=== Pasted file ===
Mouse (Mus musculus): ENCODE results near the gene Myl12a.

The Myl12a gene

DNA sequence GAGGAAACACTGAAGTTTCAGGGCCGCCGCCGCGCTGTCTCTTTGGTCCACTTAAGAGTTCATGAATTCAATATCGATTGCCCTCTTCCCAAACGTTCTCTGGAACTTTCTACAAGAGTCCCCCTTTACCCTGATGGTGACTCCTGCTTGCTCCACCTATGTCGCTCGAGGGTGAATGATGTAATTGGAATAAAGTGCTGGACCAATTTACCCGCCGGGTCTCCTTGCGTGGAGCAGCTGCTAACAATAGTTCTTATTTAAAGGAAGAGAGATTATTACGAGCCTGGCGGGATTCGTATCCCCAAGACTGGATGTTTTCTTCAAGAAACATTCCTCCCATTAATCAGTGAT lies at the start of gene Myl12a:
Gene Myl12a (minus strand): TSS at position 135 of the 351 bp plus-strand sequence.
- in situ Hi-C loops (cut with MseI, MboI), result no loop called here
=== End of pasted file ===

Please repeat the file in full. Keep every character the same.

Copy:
Mouse (Mus musculus): ENCODE results near the gene Myl12a.

The Myl12a gene

DNA sequence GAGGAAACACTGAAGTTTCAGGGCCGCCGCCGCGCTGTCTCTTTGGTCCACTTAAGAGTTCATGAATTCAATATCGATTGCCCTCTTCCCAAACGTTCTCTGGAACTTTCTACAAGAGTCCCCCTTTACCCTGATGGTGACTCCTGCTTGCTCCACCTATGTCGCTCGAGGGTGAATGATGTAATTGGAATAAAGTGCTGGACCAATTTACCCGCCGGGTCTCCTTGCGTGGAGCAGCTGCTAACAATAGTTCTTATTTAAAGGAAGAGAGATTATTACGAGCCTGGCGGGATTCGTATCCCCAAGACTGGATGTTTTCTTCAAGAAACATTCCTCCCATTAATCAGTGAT lies at the start of gene Myl12a:
Gene Myl12a (minus strand): TSS at position 135 of the 351 bp plus-strand sequence.
- in situ Hi-C loops (cut with MseI, MboI), result no loop called here